Before I decided to apply to veterinary school, I worked as a financial advisor. When building a long term plan for financial security, my first order of business was to discuss insurance. Like many others in my field, I was taught insurance was crucial in protecting my clients against catastrophic loss - but only catastrophic loss. My mentors convinced me that insurance products covering dental, vision, and veterinary care were wastes of a client’s money. These expenses, they assured me, were comparatively trivial.

That was a long time ago, in an economy far, far away.

Last year, while Wall Street analysts were waxing lyrical about our country’s financial resilience, the Federal Reserve released a startling statistic: roughly 40% of American adultslacked the fundsto cover an unexpected, $400 emergency. While things may be looking brighter for some of us, clearly unplanned veterinary expenses can pose a problem for many pet owners.

Additionally, advances in veterinary medicine now provide treatment options never before seen outside human hospitals. CT scans, ultrasonography, adipose STEM cell therapy, acupuncture, board certified specialists - these are just a few of the state of the art services available to today’s companion animals. Yet all this technology and expertise comes at a price.

Is Veterinary Insurance Right For You?

People often ask me why both my dachshunds are covered by veterinary health insurance. The answer? Well...they’re dachshunds! There is so much to love about this breed, yet their willful, impulsive nature makes them prone to the types of orthopedic injuries which accompany misadventure. Perhaps the most common breed-specific catastrophe faced by dachshund owners is Intervertebral Disc Disease/Degeneration (IVDD), a condition which when not corrected surgically, can lead to permanent paralysis. This is a surgery general practitioners are not qualified to do, and the price tag starts at around $7,000 in Miami. Cancer treatments can easily add up to five figures. Or in other words, catastrophic loss.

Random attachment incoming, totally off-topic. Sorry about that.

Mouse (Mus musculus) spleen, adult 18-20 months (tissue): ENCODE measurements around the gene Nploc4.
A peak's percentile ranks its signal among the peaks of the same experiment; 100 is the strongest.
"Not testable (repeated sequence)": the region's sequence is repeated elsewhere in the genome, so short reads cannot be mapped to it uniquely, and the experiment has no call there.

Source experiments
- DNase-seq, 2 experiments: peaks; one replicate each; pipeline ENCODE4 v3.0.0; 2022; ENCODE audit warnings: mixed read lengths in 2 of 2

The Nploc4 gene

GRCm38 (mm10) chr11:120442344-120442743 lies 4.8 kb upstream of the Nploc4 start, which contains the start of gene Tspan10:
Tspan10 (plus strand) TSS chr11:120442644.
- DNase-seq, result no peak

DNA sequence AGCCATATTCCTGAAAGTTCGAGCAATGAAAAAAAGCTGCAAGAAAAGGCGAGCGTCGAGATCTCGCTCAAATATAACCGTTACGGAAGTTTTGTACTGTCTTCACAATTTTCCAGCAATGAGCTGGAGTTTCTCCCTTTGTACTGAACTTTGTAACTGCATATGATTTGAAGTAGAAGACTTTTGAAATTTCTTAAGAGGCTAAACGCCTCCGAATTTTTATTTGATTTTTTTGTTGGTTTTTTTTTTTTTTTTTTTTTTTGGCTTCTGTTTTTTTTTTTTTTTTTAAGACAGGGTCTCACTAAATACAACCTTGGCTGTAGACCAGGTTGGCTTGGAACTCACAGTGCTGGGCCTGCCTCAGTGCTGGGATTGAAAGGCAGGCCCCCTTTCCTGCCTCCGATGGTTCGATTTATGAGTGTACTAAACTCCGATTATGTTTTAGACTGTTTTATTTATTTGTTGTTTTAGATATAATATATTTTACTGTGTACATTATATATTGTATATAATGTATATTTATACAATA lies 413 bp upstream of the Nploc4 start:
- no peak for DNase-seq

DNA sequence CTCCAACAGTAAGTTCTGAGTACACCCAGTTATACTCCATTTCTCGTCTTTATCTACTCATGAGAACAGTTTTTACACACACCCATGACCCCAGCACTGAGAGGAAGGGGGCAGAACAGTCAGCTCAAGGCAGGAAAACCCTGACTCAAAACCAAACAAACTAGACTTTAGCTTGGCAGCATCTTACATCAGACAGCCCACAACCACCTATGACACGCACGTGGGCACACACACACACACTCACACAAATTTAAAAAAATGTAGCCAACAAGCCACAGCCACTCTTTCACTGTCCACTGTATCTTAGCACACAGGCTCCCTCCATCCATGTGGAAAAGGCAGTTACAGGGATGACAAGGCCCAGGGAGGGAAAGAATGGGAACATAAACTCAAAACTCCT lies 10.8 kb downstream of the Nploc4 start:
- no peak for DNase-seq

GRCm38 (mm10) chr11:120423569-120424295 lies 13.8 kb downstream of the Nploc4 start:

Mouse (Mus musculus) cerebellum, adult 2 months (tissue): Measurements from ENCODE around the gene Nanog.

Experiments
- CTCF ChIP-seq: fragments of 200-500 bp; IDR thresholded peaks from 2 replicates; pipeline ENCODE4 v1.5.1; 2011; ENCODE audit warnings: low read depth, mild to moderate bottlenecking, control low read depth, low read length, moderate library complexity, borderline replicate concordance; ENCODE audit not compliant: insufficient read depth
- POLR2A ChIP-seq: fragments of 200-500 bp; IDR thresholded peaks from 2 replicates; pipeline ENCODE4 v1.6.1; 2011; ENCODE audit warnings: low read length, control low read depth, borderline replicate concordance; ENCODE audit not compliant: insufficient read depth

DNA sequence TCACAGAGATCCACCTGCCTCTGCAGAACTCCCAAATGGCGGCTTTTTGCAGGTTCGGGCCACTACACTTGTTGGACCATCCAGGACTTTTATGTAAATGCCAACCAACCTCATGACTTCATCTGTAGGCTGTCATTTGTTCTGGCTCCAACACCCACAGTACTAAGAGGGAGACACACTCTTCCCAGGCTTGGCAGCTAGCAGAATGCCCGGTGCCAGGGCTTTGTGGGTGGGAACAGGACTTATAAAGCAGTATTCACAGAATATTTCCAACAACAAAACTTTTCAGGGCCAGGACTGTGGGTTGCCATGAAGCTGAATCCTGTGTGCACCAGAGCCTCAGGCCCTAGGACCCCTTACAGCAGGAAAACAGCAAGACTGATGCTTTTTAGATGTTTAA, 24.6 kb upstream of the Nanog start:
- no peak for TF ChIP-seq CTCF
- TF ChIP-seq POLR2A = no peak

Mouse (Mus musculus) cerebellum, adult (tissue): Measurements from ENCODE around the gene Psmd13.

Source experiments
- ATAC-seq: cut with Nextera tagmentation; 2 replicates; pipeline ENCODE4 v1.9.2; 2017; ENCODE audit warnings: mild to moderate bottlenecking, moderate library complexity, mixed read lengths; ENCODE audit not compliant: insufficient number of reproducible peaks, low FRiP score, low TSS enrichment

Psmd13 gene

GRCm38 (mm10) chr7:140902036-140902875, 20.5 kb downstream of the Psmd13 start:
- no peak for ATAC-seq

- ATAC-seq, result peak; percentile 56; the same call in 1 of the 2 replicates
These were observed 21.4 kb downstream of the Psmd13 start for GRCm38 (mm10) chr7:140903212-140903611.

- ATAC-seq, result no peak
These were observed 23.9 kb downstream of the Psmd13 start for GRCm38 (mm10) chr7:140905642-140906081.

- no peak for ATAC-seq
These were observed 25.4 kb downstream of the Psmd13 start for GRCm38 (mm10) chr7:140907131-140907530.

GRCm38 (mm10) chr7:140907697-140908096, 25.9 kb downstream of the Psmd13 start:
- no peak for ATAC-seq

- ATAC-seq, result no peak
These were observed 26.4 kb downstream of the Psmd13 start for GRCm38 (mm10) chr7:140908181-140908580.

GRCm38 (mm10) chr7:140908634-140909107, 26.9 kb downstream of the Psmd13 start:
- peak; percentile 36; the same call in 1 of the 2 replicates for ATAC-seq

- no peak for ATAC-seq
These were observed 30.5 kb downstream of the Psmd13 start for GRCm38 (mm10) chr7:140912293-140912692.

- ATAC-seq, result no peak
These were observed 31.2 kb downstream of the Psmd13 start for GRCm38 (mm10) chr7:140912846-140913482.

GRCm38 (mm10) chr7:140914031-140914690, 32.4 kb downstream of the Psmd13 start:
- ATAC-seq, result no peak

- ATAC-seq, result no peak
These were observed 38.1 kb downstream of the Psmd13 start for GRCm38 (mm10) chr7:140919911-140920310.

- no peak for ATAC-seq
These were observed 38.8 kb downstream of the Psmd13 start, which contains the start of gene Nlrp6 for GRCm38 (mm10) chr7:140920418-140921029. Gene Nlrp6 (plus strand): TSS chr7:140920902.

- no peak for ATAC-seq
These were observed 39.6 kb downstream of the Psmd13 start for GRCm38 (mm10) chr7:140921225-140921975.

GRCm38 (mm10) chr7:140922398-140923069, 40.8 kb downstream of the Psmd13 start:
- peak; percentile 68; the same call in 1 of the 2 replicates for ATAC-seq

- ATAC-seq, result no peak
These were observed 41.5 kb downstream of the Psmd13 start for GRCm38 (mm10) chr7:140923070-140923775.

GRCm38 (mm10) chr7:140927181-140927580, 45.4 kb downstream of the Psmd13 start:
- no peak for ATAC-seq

A friend recently laughed at my decision, referring to pet health insurance as “an American thing.” As is happens, this could not be further from the truth. Roughly 23% of pets in the United Kingdom are insured. In Sweden, over 30% are insured. The total number of insured pets in the United States of America? Wait for it…

Less that 1%.

We refer to our pets by such euphemisms as fur babies, fur kids, companions, and members of the family. As such, we love to spoil them (and by “we” I mean “me too”). Between toys, beds, clothing, grooming, and in my case, pool rafts and trips to Key West, we spend lavishly on our furry friends. Yet when it comes to medical emergencies, too many of us would rather hope we never have to think about such things. For our family, the cost of a monthly premium is worth the peace of mind.

Next time, we’ll talk about how to find the best insurance plan for your pet!

Dr. Kupkee is the lead practitioner at Sabal Chase Animal Clinic. 

Click herefor deals and discounts exclusively for NBC 6 viewers. 

Photo Credit: Dr. Ian and Lynn Kupkee]]>
<![CDATA[Humane Society of Broward County's Pets of the Week]]>Thu, 23 Aug 2018 11:36:03 -0500https://media.nbcmiami.com/images/182*120/0822_NBC6.jpg]]><![CDATA[Rare Sea Turtles 'Donkey Kong,' 'Mario Kart' Rehabilitated]]>Fri, 10 Aug 2018 11:06:03 -0500https://media.nbcmiami.com/images/213*120/081018+MK+DK+Turtles+4.jpgFlorida's Clearwater Marine Aquarium rehabilitated two of the rarest species of sea turtles, the critically endangered Kemp's ridley sea turtle.]]><![CDATA[Clear The Shelters: Helping Your Shelter Pet Feel At Home ]]>Mon, 20 Aug 2018 05:50:14 -0500https://media.nbcmiami.com/images/196*120/Doc+and+Jessica.JPG